The jump serve is a type of serve in volleyball in which the serving player increases power and serve height by jumping to hit the ball. The extra motion created by a jump serve allows the server to put more power on the ball, which can make the serve very difficult for the receiving team to handle. The jump serve is undoubtedly one of the most spectacular elements of volleyball; we could say that it has been the last great revolution in modern volleyball.
It started with an 'all or nothing' action, but it evolved into an integral part of the game.
In volleyball, there are three main types of serves. The jump serves one of the most popular and widely used. Because it adds power and height to a serve attempt, the jump serve can be an extremely effective type of serve. The jump serve, on the other hand, can be difficult to master because there are several steps that must be taken in order to perform a proper jump serve.
First and foremost, when attempting a jump serve, it is critical to begin several feet behind the end line. Once properly positioned, take the following steps:
- Place the ball in your left hand.
- Toss the ball high and a few feet ahead of you.
- Swing both arms behind you and then forward and up while stepping forward with the left foot and then a quick hop for a shortened attack approach.
- Jump up and forward, taking off behind the finish line.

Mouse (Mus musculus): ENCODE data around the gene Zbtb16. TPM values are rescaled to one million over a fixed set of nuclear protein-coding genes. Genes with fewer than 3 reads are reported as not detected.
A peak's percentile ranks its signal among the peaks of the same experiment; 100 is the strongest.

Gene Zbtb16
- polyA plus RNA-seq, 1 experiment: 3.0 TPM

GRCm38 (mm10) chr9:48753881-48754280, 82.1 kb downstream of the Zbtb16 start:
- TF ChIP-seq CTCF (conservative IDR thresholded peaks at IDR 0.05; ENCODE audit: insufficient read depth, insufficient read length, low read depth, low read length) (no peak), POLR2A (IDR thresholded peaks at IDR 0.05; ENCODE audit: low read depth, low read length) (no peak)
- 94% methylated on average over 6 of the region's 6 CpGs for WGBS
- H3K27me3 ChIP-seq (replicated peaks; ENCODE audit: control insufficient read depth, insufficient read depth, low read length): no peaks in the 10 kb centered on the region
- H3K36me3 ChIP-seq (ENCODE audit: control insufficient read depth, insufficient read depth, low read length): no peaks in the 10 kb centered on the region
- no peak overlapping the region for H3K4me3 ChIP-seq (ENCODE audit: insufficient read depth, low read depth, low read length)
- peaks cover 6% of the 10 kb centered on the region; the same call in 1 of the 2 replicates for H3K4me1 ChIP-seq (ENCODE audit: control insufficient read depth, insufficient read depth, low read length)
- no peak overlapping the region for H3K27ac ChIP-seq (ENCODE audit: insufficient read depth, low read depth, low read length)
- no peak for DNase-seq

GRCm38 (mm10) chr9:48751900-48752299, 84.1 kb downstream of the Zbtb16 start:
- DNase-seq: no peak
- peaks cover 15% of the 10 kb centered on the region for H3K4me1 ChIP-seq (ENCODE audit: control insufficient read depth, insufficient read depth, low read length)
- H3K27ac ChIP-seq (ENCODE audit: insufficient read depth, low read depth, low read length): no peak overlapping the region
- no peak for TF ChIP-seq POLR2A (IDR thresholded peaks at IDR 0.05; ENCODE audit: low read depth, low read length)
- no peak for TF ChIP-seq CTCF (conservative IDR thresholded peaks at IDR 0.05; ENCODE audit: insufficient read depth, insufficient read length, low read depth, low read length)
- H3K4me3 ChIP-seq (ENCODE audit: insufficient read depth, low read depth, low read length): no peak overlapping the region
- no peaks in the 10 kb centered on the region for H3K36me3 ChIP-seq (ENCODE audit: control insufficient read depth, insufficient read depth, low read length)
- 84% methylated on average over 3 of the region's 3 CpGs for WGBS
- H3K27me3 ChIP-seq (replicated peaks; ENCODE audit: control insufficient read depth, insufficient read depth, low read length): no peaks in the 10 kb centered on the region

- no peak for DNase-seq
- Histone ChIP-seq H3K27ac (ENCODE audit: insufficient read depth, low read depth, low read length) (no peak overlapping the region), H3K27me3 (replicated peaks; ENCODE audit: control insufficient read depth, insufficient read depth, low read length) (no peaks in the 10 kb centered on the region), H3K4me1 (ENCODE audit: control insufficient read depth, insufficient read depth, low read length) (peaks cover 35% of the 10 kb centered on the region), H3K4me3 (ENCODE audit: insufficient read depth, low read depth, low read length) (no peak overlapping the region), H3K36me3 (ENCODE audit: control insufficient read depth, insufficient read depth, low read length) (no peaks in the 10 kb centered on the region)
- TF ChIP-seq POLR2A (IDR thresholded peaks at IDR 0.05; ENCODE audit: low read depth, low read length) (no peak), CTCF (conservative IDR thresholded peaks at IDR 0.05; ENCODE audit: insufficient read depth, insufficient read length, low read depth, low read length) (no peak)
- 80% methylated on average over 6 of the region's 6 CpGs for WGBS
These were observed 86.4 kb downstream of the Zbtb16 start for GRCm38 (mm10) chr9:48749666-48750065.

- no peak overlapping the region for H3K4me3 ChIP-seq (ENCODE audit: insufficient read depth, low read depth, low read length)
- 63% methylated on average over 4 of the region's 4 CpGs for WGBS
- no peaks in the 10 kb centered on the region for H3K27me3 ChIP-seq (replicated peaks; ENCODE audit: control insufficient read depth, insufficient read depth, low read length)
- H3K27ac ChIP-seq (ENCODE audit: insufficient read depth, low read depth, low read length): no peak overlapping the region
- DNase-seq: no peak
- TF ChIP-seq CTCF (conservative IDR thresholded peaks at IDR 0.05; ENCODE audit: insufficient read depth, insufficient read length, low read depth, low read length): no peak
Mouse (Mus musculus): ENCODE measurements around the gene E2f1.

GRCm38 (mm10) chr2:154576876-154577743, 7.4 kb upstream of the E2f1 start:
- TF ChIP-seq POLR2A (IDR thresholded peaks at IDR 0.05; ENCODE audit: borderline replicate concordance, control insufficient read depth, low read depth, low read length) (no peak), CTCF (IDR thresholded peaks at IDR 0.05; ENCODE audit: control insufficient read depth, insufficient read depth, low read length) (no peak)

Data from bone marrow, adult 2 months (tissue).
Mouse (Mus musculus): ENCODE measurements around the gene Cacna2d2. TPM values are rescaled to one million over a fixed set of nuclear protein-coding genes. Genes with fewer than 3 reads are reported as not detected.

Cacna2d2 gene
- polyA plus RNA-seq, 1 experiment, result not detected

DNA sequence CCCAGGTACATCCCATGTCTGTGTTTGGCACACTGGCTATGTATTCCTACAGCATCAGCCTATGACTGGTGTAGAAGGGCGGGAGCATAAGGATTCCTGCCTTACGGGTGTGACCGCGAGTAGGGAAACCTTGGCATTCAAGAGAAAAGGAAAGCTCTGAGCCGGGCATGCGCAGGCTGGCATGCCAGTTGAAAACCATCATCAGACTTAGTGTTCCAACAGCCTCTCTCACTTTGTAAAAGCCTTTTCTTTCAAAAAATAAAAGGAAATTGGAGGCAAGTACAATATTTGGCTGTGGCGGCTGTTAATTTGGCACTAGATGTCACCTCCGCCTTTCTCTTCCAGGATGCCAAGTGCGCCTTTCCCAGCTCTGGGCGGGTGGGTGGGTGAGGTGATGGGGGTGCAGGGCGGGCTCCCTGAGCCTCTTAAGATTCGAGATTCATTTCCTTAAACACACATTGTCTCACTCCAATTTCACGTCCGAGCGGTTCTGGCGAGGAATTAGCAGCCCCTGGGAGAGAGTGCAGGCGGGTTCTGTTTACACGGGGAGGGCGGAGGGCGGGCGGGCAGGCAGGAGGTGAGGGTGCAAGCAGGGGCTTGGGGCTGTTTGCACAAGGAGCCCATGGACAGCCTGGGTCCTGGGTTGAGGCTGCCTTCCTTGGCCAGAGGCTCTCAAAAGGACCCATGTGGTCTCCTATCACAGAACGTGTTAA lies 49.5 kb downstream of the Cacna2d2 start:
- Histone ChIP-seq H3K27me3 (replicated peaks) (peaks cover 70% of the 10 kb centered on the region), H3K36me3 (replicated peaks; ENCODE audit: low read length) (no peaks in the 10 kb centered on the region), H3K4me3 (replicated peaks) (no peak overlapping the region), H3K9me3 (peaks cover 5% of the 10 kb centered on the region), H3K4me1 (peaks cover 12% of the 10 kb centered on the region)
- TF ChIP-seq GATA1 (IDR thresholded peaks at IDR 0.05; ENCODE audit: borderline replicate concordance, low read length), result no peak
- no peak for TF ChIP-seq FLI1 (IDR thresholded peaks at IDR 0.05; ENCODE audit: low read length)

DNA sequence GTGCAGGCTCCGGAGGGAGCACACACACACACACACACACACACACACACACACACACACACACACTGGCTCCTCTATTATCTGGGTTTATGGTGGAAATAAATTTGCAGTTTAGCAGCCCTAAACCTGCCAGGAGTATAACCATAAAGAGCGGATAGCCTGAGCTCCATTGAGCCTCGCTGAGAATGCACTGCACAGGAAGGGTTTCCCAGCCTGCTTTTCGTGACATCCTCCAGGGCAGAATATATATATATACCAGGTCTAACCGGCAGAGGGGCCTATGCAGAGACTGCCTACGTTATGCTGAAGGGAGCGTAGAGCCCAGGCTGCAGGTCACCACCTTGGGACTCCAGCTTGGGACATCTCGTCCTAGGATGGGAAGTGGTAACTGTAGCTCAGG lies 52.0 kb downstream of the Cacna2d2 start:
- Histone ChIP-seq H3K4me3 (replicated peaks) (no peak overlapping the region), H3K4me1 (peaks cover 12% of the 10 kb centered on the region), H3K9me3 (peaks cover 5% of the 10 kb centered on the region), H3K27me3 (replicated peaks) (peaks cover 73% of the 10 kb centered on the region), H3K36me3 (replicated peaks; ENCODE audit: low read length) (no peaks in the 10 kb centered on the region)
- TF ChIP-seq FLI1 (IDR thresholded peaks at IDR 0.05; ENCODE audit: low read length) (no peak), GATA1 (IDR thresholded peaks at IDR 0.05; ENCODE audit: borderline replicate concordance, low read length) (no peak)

- Jump after making contact with the ball at the top of your reach.
- Strike the ball with your palm toward the top of the back and follow through with your arm swing, aiming outward and downward to create topspin.
What is an Underserve in Volleyball?
A type of service in which the player holds the ball in one hand swings the other in an arc below the waist, and strikes the ball with a fist from the bottom to put it in play. In an underhand serve, the player does not toss the ball up in the air like other serve attempts. The server instead grips the ball and strikes it with a closed fist below the waist.
Because underhand serves are frequently easier to receive and hit than other serve styles, they are rarely used in high-level volleyball competitions. An underhand serve does not have the same power as an overhand or jump serve, and it is not always as accurate. Although the service is technically legal in high-level competition, it is rarely used.
Underhand serves are commonly used in youth leagues and when players are first learning how to play the game because they are relatively easy to complete and return.
How To Receive in Volleyball
This is the technique used by the player to direct the ball to the team setter with their forearms.
Passers must accurately pass the ball to a setter to receive.
Therefore, "Receive in Volleyball" means whereby the players are required to remain in their rotation home before the service until the server contacts the ball. This requires teams to create serve receive formations to account for this rule and still put players in the best possible place to play the serve and run an offense. Specific details for serve receive formations are described in a subsequent section.